New ATO ruling on individual tax residency and High Court guidance on treaty interpretation
Jun Au of DLA Piper Australia reports on two key Australian tax developments, with legislative uncertainty remaining on individual tax residency but judicial clarity on treaty interpretation.
Individual tax residency
The Australian Tax Office (ATO) recently released Taxation Ruling (TR) 2023/1 on June 7 2023. This ruling sets out the Commissioner's interpretation on the statutory rules of residency for individuals, as well as providing several examples to assist taxpayers self-assessing their residency status.
The new ruling consolidates previous residency-related rulings and principles from significant cases on residency (e.g., Harding v FCT  FCAFC 29, Pike  FCA 2185;  FCAFC 158 and Addy  FCA 1768;  FCAFC 135).
It is important to note that the ruling does not address the proposed changes to the residency tests, announced by the previous government in the May 2021 Budget. These proposed measures included a primary "bright line" test whereby a person who is physically present in Australia for 183 days or more in any income year will be regarded as an Australian tax resident.
Broadly, the ruling focuses on three of the four residency tests for individuals below:
The ordinary concepts test
Broadly, the individual is a resident of Australia according to ordinary concepts (this test arises from the use of the words "who resides in Australia" in the preamble portion of the definition).
The Commissioner has moved from all factors and circumstances being relevant, to focussing on the nature, duration and quality of a person's physical presence in Australia and their intention to treat Australia as home.
The domicile test
The individual is domiciled in Australia, unless the ATO is satisfied that the person's permanent place of abode is overseas.
The ruling notably maintains the two-year "rule of thumb" to assist in determining when a length of overseas stay is substantial, for the purpose of considering whether a taxpayer's permanent place of abode is overseas.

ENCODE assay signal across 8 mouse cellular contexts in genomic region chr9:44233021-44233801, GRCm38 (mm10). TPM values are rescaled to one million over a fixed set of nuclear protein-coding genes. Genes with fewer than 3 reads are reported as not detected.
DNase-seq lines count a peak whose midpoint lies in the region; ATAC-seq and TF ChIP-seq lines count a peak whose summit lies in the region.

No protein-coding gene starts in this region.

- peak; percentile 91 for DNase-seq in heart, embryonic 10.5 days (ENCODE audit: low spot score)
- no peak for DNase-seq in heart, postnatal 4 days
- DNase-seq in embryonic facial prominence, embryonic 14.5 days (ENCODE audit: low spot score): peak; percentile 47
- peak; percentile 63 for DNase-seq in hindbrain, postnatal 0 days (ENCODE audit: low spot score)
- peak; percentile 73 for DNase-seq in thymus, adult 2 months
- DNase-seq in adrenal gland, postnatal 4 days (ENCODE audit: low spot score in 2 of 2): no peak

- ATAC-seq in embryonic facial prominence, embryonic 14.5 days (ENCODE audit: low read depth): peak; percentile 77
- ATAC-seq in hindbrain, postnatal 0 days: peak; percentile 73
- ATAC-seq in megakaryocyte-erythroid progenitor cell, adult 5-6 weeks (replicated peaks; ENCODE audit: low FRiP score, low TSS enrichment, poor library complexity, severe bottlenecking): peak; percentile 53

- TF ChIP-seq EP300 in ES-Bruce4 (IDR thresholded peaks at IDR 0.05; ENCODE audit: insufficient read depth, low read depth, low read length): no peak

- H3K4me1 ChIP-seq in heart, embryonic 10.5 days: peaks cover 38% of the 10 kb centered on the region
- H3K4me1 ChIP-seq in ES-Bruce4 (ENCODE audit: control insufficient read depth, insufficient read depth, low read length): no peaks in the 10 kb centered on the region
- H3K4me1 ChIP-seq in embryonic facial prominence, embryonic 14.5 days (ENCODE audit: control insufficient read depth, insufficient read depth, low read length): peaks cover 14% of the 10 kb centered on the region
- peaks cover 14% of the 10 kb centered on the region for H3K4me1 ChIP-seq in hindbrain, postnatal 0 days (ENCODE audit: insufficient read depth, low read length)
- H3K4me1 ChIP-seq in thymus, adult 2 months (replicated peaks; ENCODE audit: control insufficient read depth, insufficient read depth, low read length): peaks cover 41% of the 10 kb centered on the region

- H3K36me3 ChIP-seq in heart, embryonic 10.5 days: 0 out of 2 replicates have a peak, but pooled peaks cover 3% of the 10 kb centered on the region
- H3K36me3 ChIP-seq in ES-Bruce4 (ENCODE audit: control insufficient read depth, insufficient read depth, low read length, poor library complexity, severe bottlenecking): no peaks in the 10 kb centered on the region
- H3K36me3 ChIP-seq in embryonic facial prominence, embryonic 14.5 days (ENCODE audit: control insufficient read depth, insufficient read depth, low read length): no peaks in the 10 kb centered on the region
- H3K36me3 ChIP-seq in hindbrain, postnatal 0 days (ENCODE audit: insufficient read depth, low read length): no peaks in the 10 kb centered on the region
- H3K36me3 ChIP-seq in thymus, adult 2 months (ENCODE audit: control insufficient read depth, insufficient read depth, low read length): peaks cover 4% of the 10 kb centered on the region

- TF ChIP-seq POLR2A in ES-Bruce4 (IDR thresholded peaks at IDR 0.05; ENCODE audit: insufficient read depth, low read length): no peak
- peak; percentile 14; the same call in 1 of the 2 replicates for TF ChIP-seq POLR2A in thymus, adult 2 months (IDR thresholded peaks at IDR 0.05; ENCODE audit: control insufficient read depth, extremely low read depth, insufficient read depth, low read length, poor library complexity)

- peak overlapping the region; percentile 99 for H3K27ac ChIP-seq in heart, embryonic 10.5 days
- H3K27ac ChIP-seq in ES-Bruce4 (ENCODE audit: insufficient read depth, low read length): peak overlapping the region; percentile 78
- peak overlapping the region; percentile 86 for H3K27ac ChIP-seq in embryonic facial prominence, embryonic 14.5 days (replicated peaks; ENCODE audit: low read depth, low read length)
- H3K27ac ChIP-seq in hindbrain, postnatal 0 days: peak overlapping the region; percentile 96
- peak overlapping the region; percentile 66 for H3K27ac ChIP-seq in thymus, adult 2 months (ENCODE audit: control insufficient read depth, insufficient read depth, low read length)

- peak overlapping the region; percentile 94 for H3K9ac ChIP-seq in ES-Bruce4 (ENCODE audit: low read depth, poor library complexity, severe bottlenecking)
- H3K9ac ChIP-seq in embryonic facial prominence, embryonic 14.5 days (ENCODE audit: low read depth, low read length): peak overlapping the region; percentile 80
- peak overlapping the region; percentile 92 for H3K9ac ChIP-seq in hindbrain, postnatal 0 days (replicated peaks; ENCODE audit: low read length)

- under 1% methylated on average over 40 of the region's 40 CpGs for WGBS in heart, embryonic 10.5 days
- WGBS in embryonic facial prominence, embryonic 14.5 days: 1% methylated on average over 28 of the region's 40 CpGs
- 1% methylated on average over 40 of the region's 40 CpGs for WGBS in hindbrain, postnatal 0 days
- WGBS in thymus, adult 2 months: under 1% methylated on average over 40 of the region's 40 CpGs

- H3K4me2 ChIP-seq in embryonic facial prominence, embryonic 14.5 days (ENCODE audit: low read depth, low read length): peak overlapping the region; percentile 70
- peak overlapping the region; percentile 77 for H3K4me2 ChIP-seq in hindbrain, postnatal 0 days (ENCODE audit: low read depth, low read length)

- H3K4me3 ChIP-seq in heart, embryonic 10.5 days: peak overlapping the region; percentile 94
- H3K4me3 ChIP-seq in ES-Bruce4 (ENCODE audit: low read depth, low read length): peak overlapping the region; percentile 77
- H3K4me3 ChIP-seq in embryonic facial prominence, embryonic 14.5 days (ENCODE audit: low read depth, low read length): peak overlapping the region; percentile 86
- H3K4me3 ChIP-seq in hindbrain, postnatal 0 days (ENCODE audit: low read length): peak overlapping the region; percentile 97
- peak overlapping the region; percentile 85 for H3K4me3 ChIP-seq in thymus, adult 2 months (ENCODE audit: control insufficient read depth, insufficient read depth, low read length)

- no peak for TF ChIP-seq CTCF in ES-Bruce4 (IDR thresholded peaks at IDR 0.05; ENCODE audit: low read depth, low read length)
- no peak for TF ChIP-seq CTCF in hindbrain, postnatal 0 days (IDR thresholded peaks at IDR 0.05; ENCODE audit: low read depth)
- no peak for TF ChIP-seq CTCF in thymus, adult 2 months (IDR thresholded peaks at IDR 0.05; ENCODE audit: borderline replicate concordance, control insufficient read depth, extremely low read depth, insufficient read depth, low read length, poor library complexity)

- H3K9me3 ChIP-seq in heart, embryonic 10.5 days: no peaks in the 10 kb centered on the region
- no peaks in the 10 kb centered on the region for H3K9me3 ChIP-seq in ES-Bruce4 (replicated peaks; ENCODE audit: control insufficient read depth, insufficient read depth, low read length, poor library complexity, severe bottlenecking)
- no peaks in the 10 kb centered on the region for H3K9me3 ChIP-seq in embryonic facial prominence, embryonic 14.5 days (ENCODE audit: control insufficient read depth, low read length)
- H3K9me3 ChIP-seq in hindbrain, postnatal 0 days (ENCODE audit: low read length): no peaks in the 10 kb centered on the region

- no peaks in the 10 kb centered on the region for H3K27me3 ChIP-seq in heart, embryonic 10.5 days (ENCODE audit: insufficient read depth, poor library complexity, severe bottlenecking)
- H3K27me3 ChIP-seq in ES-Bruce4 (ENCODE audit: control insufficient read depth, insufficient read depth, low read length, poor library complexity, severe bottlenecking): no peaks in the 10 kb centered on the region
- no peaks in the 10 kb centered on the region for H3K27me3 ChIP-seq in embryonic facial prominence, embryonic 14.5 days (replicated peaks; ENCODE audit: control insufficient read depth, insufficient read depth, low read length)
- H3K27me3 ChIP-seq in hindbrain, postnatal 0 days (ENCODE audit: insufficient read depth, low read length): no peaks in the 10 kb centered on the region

The 183-day test
The individual has been in Australia for more than 50% of the income year, unless the ATO decides that their usual place of abode is outside Australia and that they do not intend to take up residence here.
Importantly, with the absence of any bright-line tests, these tests remain relatively subjective and are still dependent on the Commissioner’s judgement of various factors.
Principles of treaty interpretation
In April 2023, the High Court delivered its judgment in Kingdom of Spain v Infrastructure Services Luxembourg S.à.r.l. & Anor  HCA 11. This decision concerned the recognition and enforcement of a €101 million arbitral award in Australia made under the Convention on the Settlement of Investment Disputes between States and Nationals of Other States (ICSID Convention). Ultimately, the High Court had to consider whether, and to what extent, Spain’s entry into the ICSID Convention constituted a waiver of foreign state immunity under the Foreign States Immunities Act 1985 (Cth) from Australian court processes concerning recognition and enforcement.
The High Court ultimately held that Spain could not rely on state immunity from jurisdiction to resist the investors' application for the recognition and enforcement of an arbitration award.
Whilst this is not a tax case, and does not concern a double tax treaty, the High Court judgement contains many noteworthy and useful principles in relation to double tax treaty interpretation:
The general principles of treaty interpretation are contained in the Vienna Convention on the Law of Treaties. This is even though the Vienna Convention on the Law of Treaties post-dates the relevant convention in this case (the ICSID Convention). The High Court reiterated that the Vienna Convention was generally declaratory of customary international law;
Article 31(1) of the Vienna Convention on the Law of Treaties provides that a treaty must be interpreted "in good faith in accordance with the ordinary meaning to be given to the terms of the treaty in their context and in the light of its object and purpose";
Article 32 provides that extrinsic sources, including the travaux préparatoires, may be used to confirm or determine the meaning when it is ambiguous or obscure or leads to a manifestly absurd or unreasonable result;
Article 33(1) provides that if a treaty has been authenticated in two or more languages, then the text is equally authoritative in each language unless the treaty provides or the parties agree otherwise. However, under Art 33(4), if an apparent difference in meaning arises between the equally authoritative authentic texts, then the meaning that should be adopted is that which best reconciles the texts, having regard to the object and purpose of the treaty; and
Treaties should have the same meaning in all party states/jurisdictions.